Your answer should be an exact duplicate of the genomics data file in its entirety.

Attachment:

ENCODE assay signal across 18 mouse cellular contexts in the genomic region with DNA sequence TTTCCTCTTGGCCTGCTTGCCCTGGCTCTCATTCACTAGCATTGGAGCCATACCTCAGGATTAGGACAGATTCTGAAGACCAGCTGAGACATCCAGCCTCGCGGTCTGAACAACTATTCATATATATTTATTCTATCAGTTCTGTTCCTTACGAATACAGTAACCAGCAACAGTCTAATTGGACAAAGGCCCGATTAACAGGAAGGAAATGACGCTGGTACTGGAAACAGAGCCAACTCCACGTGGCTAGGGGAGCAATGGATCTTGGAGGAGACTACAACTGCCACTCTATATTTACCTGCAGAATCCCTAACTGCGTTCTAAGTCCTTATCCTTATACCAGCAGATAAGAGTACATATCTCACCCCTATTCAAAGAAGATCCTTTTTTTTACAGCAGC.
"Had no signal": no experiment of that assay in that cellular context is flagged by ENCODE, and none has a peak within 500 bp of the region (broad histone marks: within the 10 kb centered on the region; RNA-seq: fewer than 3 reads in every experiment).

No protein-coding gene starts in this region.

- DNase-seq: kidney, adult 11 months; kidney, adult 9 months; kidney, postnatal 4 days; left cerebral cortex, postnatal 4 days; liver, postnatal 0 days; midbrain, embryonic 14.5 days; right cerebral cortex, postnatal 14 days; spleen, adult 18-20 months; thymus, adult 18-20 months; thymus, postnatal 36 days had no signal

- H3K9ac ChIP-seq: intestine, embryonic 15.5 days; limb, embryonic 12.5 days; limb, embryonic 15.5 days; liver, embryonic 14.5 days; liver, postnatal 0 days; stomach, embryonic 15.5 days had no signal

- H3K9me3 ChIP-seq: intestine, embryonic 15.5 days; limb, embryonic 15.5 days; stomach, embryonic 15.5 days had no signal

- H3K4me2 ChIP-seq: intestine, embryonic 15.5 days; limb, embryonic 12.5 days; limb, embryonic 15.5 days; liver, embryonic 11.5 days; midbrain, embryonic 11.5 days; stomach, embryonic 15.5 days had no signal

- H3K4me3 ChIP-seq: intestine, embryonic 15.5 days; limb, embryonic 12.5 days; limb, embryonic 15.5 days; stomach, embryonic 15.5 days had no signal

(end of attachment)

ENCODE assay signal across 18 mouse cellular contexts in the genomic region with DNA sequence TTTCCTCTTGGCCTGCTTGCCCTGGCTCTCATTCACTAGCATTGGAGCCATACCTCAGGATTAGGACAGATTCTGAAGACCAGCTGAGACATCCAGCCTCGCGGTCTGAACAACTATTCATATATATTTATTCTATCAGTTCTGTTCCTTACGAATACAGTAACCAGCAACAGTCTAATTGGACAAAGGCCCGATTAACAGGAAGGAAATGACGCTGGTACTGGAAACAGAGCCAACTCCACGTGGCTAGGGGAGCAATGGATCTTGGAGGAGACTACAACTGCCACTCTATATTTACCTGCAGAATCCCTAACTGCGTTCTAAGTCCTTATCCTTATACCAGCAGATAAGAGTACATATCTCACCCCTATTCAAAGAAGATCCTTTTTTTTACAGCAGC.
"Had no signal": no experiment of that assay in that cellular context is flagged by ENCODE, and none has a peak within 500 bp of the region (broad histone marks: within the 10 kb centered on the region; RNA-seq: fewer than 3 reads in every experiment).

No protein-coding gene starts in this region.

- DNase-seq: kidney, adult 11 months; kidney, adult 9 months; kidney, postnatal 4 days; left cerebral cortex, postnatal 4 days; liver, postnatal 0 days; midbrain, embryonic 14.5 days; right cerebral cortex, postnatal 14 days; spleen, adult 18-20 months; thymus, adult 18-20 months; thymus, postnatal 36 days had no signal

- H3K9ac ChIP-seq: intestine, embryonic 15.5 days; limb, embryonic 12.5 days; limb, embryonic 15.5 days; liver, embryonic 14.5 days; liver, postnatal 0 days; stomach, embryonic 15.5 days had no signal

- H3K9me3 ChIP-seq: intestine, embryonic 15.5 days; limb, embryonic 15.5 days; stomach, embryonic 15.5 days had no signal

- H3K4me2 ChIP-seq: intestine, embryonic 15.5 days; limb, embryonic 12.5 days; limb, embryonic 15.5 days; liver, embryonic 11.5 days; midbrain, embryonic 11.5 days; stomach, embryonic 15.5 days had no signal

- H3K4me3 ChIP-seq: intestine, embryonic 15.5 days; limb, embryonic 12.5 days; limb, embryonic 15.5 days; stomach, embryonic 15.5 days had no signal